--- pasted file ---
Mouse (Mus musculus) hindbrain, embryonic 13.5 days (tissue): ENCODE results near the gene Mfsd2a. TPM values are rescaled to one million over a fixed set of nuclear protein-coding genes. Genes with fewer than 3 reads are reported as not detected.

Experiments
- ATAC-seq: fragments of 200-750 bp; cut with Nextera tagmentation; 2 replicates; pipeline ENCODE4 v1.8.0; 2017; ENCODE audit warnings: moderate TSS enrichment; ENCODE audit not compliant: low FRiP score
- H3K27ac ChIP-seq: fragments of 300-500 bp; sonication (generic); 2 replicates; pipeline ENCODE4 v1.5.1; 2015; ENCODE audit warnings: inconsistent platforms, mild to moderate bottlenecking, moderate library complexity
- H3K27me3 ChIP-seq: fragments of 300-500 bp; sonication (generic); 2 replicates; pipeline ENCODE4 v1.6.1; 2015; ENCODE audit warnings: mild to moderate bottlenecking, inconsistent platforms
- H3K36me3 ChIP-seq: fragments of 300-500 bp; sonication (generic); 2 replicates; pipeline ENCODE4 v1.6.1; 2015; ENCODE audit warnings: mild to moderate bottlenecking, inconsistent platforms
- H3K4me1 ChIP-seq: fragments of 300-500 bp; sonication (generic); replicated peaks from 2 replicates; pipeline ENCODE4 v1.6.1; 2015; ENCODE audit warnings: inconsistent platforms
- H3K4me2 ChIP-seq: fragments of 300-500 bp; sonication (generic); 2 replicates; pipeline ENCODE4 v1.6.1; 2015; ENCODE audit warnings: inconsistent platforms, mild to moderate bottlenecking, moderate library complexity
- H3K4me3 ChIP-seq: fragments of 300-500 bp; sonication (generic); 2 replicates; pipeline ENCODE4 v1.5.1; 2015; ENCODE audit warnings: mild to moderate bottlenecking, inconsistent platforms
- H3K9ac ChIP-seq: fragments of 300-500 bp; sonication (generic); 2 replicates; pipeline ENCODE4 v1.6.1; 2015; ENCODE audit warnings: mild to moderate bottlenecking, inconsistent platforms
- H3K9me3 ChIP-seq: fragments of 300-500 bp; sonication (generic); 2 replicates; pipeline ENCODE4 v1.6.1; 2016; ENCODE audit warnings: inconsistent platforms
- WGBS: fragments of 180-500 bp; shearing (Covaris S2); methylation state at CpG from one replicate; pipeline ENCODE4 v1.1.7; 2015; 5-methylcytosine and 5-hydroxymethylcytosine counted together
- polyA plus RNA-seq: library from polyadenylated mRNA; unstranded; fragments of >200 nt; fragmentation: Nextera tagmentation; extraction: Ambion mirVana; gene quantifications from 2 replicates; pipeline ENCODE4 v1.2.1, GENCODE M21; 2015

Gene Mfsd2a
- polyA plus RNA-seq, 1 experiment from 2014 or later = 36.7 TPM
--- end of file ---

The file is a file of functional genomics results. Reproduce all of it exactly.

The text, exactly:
Mouse (Mus musculus) hindbrain, embryonic 13.5 days (tissue): ENCODE results near the gene Mfsd2a. TPM values are rescaled to one million over a fixed set of nuclear protein-coding genes. Genes with fewer than 3 reads are reported as not detected.

Experiments
- ATAC-seq: fragments of 200-750 bp; cut with Nextera tagmentation; 2 replicates; pipeline ENCODE4 v1.8.0; 2017; ENCODE audit warnings: moderate TSS enrichment; ENCODE audit not compliant: low FRiP score
- H3K27ac ChIP-seq: fragments of 300-500 bp; sonication (generic); 2 replicates; pipeline ENCODE4 v1.5.1; 2015; ENCODE audit warnings: inconsistent platforms, mild to moderate bottlenecking, moderate library complexity
- H3K27me3 ChIP-seq: fragments of 300-500 bp; sonication (generic); 2 replicates; pipeline ENCODE4 v1.6.1; 2015; ENCODE audit warnings: mild to moderate bottlenecking, inconsistent platforms
- H3K36me3 ChIP-seq: fragments of 300-500 bp; sonication (generic); 2 replicates; pipeline ENCODE4 v1.6.1; 2015; ENCODE audit warnings: mild to moderate bottlenecking, inconsistent platforms
- H3K4me1 ChIP-seq: fragments of 300-500 bp; sonication (generic); replicated peaks from 2 replicates; pipeline ENCODE4 v1.6.1; 2015; ENCODE audit warnings: inconsistent platforms
- H3K4me2 ChIP-seq: fragments of 300-500 bp; sonication (generic); 2 replicates; pipeline ENCODE4 v1.6.1; 2015; ENCODE audit warnings: inconsistent platforms, mild to moderate bottlenecking, moderate library complexity
- H3K4me3 ChIP-seq: fragments of 300-500 bp; sonication (generic); 2 replicates; pipeline ENCODE4 v1.5.1; 2015; ENCODE audit warnings: mild to moderate bottlenecking, inconsistent platforms
- H3K9ac ChIP-seq: fragments of 300-500 bp; sonication (generic); 2 replicates; pipeline ENCODE4 v1.6.1; 2015; ENCODE audit warnings: mild to moderate bottlenecking, inconsistent platforms
- H3K9me3 ChIP-seq: fragments of 300-500 bp; sonication (generic); 2 replicates; pipeline ENCODE4 v1.6.1; 2016; ENCODE audit warnings: inconsistent platforms
- WGBS: fragments of 180-500 bp; shearing (Covaris S2); methylation state at CpG from one replicate; pipeline ENCODE4 v1.1.7; 2015; 5-methylcytosine and 5-hydroxymethylcytosine counted together
- polyA plus RNA-seq: library from polyadenylated mRNA; unstranded; fragments of >200 nt; fragmentation: Nextera tagmentation; extraction: Ambion mirVana; gene quantifications from 2 replicates; pipeline ENCODE4 v1.2.1, GENCODE M21; 2015

Gene Mfsd2a
- polyA plus RNA-seq, 1 experiment from 2014 or later = 36.7 TPM